Recent studies confirm seasonal and intra-seasonal variability of surface currents and nearshore circulation in both the central and southern continental regions (Letelier, Pizarro & Nuñez, 2009; Strub et al., 2019; Aguirre et al., 2021), with upwelling maxima in austral summer and short-term (3–7 days) fluctuations throughout the year (Letelier, Pizarro & Nuñez, 2009). Given that our study was carried out during autumn, when upwelling is less dominant in the central region and during a period of local storm surges, it can be assumed that these conditions caused the relatively high frequencies of rafts with pelagic epibionts found there. This is corroborated by the relatively large proportion of non-durable items (e.g., food wrappers and other packaging) among rafts with pelagic epibionts in this region.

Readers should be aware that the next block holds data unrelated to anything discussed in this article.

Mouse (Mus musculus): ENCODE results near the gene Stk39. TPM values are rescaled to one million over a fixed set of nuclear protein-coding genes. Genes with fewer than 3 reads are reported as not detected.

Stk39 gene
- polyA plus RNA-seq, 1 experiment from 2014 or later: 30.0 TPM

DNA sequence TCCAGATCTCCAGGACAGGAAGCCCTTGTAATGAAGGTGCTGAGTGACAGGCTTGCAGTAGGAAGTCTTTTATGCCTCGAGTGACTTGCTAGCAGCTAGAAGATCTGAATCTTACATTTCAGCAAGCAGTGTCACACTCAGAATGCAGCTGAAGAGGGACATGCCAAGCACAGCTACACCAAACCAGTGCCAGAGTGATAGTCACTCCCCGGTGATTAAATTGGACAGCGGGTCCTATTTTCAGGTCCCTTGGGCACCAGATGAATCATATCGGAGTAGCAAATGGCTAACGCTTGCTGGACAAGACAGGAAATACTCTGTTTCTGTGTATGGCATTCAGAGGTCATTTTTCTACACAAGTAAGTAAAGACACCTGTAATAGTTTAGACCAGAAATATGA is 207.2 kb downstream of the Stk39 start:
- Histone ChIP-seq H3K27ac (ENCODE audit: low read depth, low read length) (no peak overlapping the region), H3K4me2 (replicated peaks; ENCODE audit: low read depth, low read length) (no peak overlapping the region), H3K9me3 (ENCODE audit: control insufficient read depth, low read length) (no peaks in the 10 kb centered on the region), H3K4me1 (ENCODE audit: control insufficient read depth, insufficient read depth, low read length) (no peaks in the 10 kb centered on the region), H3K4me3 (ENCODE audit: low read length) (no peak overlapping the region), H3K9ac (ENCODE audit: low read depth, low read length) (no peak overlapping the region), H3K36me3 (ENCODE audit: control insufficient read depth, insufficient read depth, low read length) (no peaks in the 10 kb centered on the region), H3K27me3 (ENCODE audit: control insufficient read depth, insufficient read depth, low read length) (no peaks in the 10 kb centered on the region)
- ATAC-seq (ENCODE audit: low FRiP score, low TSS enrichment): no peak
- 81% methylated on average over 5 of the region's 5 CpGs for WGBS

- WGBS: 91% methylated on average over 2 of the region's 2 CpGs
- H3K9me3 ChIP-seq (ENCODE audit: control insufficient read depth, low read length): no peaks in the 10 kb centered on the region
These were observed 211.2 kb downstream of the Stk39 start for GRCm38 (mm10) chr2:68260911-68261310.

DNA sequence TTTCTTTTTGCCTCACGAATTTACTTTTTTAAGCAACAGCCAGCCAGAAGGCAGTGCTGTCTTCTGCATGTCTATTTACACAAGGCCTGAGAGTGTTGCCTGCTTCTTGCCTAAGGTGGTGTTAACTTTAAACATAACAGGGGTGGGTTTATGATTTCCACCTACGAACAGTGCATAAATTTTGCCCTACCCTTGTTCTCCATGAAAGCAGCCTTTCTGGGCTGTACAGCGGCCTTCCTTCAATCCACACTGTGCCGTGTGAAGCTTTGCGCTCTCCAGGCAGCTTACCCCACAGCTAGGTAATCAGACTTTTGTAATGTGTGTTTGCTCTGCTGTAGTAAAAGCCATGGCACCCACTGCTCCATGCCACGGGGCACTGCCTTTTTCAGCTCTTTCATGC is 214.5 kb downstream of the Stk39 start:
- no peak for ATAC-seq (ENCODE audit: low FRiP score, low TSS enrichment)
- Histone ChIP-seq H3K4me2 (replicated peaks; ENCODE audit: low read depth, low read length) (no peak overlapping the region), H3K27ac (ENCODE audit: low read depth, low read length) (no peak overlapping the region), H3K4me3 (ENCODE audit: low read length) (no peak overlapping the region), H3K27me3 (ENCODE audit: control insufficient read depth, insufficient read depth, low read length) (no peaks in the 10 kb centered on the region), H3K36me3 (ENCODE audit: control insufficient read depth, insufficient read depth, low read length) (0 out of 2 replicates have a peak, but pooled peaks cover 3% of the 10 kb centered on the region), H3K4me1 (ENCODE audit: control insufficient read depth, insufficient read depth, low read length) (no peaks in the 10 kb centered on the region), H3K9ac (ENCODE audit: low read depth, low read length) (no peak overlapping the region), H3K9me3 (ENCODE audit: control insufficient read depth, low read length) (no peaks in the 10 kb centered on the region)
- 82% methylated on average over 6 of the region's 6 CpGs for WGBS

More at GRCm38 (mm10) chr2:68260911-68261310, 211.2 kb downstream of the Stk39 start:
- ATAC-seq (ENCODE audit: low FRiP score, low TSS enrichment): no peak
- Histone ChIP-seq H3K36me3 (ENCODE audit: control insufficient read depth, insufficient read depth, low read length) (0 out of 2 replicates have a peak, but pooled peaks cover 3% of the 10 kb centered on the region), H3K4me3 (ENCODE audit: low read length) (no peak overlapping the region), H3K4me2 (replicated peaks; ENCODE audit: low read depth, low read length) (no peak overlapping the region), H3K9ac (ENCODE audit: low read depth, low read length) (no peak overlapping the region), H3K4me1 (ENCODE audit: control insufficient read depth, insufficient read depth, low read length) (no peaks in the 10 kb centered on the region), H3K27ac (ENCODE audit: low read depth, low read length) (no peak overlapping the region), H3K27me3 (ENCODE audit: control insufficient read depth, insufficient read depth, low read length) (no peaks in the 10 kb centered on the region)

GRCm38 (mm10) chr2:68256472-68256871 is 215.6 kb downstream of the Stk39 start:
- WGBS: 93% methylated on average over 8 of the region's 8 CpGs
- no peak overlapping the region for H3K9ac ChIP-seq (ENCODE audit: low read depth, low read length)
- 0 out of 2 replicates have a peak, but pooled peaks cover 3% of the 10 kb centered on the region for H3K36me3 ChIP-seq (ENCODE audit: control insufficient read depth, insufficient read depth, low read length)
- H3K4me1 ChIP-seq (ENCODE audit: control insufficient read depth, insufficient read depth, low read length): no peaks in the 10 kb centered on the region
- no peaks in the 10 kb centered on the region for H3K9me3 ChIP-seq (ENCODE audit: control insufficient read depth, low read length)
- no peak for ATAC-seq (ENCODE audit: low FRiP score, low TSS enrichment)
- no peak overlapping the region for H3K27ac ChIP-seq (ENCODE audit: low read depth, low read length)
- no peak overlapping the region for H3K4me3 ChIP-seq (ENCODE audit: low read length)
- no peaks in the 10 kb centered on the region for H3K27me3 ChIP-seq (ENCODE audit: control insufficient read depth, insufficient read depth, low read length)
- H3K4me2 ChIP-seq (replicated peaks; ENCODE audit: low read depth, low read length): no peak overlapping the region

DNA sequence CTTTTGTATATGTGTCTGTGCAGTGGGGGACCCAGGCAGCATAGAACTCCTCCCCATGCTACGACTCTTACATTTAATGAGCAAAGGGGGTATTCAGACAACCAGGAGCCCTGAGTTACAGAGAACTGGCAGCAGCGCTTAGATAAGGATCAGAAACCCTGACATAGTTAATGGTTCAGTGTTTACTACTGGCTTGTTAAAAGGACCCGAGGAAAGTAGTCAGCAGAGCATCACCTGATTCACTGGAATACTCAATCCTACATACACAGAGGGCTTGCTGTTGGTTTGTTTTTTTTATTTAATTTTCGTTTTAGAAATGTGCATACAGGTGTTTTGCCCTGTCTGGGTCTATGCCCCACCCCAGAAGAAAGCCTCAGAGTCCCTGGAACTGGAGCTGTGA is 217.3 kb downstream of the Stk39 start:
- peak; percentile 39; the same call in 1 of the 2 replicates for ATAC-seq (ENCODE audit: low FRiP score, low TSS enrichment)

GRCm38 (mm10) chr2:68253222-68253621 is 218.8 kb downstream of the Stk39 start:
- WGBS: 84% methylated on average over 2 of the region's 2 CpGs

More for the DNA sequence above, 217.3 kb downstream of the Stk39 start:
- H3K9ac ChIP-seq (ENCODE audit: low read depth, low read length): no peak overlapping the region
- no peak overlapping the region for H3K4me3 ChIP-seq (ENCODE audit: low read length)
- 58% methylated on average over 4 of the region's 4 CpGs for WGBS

In the oceanic Rapa Nui region, with estimated floating times of more than 6 weeks, almost all raft items were durable hard plastic items or fragments. Patterns of offshore accumulation of floating items and subsequent stranding due to wind and tides has also been suggested for Rapa Nui and the Chilean fjord regions (Hinojosa et al., 2010; Hinojosa, Rivadeneira & Thiel, 2011; Thiel et al., 2021), giving a likely explanation for the large daily variations in AMD stranding rates observed on all sampled beaches in our study. This corroborates the importance of small-scale (in time and space) meteorological events, particularly storms, as pointed out by other authors (e.g., Waters & Craw, 2018). While the present study used 12 consecutive sampling days (10 days on Rapa Nui beaches) and deduced latitudinal differences in pelagic litter arrivals primarily on the basis of floating times calculated from epibiont size, it is probable that the use of repeated or prolonged sampling events, covering a wider range of climatic, and particularly, wind-related conditions (see Thiel et al., 2021), would result in a clearer latitudinal pattern. Nevertheless, despite the rather short sampling period, our study covered a relatively wide variation of AMD arrival frequencies on the sampled beaches and provides a first quantitative comparison on a large latitudinal scale.

Epibiotic community/benthic species